Being a woman on the internet can be a fraught experience, especially when our bodies come into play (and they often do). Rebekah Vardy, who's married to UK soccer player Jamie Vardy, has experienced her share of unfortunate online trolls lately — and she's not backing down.
Not only has Vardy's unborn child been the subject of death threats in recent weeks, she's also received a threat from a Twitter user claiming they'd break her jaw. Most recently, Vardy has been the target of body-shaming — after giving birth, she's received comments online calling her "huge."
"That was just ridiculous," she told The Sun about the online abuse. "People were on Twitter saying that my thighs were fat, saying they couldn’t believe Jamie was with me because I was so huge. I’d just given birth, I looked normal."
Though Vardy gave birth in January, she said that the abuse has still continued to this day, something she blames on the unrealistic standards placed on women's bodies.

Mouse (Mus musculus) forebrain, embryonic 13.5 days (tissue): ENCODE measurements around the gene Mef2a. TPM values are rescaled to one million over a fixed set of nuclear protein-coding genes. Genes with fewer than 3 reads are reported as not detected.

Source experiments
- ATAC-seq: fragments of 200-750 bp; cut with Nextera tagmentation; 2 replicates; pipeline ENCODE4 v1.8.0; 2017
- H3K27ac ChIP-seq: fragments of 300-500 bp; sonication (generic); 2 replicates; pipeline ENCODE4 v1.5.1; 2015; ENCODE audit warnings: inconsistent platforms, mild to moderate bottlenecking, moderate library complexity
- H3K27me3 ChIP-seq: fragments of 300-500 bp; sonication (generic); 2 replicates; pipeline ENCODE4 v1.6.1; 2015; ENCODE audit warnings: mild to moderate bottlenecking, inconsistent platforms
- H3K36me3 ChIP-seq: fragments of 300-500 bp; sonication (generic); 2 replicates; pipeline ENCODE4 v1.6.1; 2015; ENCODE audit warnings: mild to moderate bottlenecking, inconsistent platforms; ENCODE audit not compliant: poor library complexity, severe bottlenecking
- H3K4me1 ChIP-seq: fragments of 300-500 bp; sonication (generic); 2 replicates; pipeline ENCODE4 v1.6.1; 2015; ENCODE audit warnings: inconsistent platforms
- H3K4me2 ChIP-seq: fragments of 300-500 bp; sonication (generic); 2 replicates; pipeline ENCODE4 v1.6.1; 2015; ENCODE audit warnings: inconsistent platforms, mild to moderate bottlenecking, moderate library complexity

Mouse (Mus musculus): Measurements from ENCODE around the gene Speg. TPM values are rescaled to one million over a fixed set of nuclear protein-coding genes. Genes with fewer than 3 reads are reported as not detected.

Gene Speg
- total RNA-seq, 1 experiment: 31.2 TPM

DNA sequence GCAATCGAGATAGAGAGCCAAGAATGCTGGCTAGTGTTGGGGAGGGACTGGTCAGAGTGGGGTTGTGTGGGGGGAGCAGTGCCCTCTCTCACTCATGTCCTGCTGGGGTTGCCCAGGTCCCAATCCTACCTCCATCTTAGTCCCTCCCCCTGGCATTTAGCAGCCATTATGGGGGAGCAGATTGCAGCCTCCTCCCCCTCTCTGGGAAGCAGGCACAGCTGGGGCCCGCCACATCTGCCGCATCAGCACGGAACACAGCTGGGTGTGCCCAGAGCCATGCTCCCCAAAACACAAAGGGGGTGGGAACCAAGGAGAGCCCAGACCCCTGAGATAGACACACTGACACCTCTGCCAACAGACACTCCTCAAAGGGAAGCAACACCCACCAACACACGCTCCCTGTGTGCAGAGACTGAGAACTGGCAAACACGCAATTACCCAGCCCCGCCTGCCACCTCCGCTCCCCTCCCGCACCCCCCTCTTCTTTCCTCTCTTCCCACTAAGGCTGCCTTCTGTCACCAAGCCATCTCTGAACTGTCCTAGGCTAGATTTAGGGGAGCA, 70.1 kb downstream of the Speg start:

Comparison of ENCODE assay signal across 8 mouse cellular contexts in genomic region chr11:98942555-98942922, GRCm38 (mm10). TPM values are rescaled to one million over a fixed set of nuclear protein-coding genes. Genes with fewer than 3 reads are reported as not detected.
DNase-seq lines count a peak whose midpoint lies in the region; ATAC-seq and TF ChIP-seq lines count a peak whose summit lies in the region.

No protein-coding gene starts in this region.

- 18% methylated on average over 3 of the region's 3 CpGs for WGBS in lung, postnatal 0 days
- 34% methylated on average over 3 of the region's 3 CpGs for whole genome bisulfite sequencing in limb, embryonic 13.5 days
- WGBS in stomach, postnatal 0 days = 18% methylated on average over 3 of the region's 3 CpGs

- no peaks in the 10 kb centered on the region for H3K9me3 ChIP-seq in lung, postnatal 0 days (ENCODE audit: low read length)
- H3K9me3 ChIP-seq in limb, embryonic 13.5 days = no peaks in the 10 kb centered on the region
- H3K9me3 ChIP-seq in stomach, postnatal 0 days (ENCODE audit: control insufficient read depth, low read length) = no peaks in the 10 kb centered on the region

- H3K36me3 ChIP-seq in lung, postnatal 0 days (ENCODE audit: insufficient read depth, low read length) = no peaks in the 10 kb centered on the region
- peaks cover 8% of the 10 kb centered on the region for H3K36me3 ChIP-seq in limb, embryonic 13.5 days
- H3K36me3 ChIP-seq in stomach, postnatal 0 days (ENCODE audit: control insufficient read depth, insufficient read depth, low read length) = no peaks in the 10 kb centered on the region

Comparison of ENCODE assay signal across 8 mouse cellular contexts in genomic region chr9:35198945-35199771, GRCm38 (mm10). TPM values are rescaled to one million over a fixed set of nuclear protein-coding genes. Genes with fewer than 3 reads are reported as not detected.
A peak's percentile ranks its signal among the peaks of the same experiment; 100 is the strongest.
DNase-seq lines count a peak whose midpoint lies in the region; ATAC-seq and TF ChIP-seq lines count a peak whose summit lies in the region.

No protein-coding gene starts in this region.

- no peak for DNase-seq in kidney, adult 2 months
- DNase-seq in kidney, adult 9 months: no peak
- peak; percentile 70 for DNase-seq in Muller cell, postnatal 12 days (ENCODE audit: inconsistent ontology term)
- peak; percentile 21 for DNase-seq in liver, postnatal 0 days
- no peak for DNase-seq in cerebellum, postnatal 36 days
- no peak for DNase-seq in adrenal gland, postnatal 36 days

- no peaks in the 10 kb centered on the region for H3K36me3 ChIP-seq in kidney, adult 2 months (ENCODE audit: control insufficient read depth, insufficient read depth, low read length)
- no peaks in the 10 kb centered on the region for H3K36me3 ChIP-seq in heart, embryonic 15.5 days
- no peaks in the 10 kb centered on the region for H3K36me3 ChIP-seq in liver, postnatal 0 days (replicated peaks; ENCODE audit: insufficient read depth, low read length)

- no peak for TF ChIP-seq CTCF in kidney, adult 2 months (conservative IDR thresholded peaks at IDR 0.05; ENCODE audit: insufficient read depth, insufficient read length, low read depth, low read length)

"There is so much unrealistic pressure on women these days to get their figures back overnight because there are so many women in the public eye who seem to be able to do that," she told The Sun. "I get annoyed when I hear celebrities say the weight just dropped off. Maybe for a tiny few it does, but for most of us it doesn’t."
Vardy, a mother of four, said she's proud of her body for everything its achieved, and she's no rush to get her body back to where it was before she was pregnant — nor should she feel pressured to.
"I am proud of what my body has achieved," she told The Sun. "I carried all of my children for nine months and my body changed constantly to provide for them."
"I have a wobbly tummy, bigger legs, wrinkled skin and stretch marks, just like any woman does when she’s had a baby," she continued. "I only started going back to the gym last week. I didn’t rush into it. But I do absolutely love it."
As admirable as it is that Vardy stood up to her haters, her story is a reminder of what women have to endure simply for existing publicly. The bottom line is, no one should have to deal with hateful comments, especially not when it comes to our bodies and our children.